The two figures in the facsimile labeled "King Pharaoh" and "Prince of Pharaoh" are in fact males dressed as female figures. They are depicted this way to portrays the general confusion that Egyptians had about the patriarchal order and the tension between patriarchy and matriarchy in their society. In the Book of Abraham Abraham explains that the Egyptians came through the line of Ham, who for reasons we don't understand lost the privilege to bear and administer the priesthood. The first Pharaoh, the son of Egyptus, understood and respected this. He didn't try to take the Priesthood upon himself or to administer that which he did not have. Yet he was a righteous man and wanted his kingdom to be patterned after the manner of God. So he established a patriarchal order, patterned after Adam's, so that he might rule righteously. Yet Abraham tells us that later Pharaoh's of Egypt didn't understand this and tried to claim priesthood authority, that they didn't have, through the line of Ham and Egyptus and that they were "led away by their idolatry" (Abraham 1:27).

This is why Pharaoh is dressed like Hathor (ie. Egyptus) and the Prince of Pharaoh like another female deity in Facsimile #3. They knew that through Egyptus (D) they had access to the lineage of Ham, and thus the lineage of Noah and the priesthood, and they were trying to claim it through her. Hugh Nibley suggests that what the facsimile is trying to teach is that unlike Abraham--who in the facsimile is adorned like Osiris ( the highest Egyptian God) and is wearing a crown representing the priesthood and holding the scepter of justice and judgment in his hand-- the Pharoah and his son were lacking any real power or right to the priesthood.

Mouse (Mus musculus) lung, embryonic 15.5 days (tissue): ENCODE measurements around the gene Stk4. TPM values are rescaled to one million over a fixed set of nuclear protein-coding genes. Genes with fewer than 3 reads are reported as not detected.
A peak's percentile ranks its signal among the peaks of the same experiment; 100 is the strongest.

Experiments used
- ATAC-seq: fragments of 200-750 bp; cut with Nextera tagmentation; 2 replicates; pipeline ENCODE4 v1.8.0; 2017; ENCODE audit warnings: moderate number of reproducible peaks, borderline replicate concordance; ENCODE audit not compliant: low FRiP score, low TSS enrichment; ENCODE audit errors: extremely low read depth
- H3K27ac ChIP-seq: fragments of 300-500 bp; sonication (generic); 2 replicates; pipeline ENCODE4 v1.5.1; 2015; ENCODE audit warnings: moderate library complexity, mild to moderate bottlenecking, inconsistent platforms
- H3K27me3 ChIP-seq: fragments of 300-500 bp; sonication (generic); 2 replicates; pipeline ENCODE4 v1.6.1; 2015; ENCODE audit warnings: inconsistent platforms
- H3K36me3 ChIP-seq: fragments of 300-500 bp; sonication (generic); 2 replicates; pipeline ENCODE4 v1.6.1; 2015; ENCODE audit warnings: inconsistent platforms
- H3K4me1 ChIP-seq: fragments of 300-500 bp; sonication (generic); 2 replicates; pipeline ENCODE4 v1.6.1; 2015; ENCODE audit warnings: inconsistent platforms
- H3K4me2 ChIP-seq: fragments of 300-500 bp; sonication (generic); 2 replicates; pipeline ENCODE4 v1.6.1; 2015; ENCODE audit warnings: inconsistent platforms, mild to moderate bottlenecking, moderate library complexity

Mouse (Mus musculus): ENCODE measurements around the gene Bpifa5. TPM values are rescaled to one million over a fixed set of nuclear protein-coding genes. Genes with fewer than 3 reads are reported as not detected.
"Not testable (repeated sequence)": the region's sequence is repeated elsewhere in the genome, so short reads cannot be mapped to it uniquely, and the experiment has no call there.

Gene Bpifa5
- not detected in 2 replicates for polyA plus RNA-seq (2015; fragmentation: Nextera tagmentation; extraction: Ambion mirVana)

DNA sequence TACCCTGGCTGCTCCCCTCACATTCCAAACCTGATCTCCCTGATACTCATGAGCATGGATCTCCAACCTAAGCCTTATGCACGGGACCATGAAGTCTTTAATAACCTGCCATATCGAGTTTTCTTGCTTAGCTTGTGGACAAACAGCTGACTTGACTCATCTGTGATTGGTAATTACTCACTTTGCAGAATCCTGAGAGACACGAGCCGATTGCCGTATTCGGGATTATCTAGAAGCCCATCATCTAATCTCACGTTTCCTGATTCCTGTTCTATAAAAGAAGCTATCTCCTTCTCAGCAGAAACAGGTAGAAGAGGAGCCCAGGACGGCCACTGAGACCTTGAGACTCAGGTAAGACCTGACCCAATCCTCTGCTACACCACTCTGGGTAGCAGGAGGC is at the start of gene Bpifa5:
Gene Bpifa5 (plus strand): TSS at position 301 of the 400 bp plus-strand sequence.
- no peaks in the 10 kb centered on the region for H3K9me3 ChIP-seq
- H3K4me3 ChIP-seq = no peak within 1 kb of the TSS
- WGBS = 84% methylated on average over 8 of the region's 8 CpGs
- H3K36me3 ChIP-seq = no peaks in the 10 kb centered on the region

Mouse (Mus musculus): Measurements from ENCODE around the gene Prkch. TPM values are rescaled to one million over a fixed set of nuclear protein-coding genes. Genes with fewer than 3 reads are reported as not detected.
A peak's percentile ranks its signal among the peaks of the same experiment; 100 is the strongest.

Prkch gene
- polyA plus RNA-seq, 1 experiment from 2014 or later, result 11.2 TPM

Pretty cool stuff, huh?

I won't pretend and say that I really understand all of this. I am no scholar of ancient scripture and reading Hugh Nibley often makes me feel like I am reading a foreign language. Yet it is always so exciting to me to discover a new layer to the scriptures... especially the story of a woman from the scriptures!

Questions to Think About:
  • It is extremely rare for a country to be named after a woman. Usually countries are/were named after the person who discovered them and it is very rare that women are ever in a position to discover a new land. How do you think Egyptus (D) discovered Egypt? Why would she have been out exploring (or wandering) on her own? Why would she have settled her sons in a new land? Where was her husband?
  • Why do you think it is that throughout history not all of God's people have been able to hold the priesthood? For example, in the Old Testament only the Levites were able to hold and administer it. In the New Testament the Gentiles were not allowed to have it at first and even in our modern day it hasn't been until the last 30 years that all men ,regardless of race, have been able to hold the priesthood. Why do you think this is?